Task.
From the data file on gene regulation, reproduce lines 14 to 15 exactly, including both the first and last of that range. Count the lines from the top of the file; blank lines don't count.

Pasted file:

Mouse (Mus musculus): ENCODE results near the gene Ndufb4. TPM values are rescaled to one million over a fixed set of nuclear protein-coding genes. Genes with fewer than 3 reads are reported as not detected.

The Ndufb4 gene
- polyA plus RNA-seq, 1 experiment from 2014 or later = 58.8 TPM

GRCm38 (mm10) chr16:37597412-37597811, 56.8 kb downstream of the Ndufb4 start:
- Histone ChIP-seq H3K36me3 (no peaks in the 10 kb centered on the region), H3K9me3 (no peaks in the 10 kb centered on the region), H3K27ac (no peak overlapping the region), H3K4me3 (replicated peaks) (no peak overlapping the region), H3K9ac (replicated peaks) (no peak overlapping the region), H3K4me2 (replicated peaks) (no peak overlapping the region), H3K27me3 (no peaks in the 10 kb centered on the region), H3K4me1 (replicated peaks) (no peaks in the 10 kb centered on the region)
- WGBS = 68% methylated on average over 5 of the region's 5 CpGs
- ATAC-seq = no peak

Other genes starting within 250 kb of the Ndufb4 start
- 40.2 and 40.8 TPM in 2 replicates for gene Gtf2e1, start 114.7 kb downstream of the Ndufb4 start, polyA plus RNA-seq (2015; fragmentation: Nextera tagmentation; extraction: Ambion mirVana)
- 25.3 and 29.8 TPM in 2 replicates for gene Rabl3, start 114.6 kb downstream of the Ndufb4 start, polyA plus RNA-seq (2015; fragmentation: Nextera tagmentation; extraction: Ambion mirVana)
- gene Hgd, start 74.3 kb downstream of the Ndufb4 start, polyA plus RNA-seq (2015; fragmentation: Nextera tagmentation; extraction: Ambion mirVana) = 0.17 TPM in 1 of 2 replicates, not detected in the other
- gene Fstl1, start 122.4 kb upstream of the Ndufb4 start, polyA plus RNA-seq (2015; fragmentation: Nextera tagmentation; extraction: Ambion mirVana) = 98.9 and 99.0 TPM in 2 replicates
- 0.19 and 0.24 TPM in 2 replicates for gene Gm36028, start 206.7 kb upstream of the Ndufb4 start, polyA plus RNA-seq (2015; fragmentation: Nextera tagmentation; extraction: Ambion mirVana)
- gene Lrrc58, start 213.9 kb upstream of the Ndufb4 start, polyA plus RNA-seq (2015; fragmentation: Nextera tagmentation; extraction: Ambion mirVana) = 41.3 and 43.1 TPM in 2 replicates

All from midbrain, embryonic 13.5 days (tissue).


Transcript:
- gene Lrrc58, start 213.9 kb upstream of the Ndufb4 start, polyA plus RNA-seq (2015; fragmentation: Nextera tagmentation; extraction: Ambion mirVana) = 41.3 and 43.1 TPM in 2 replicates

All from midbrain, embryonic 13.5 days (tissue).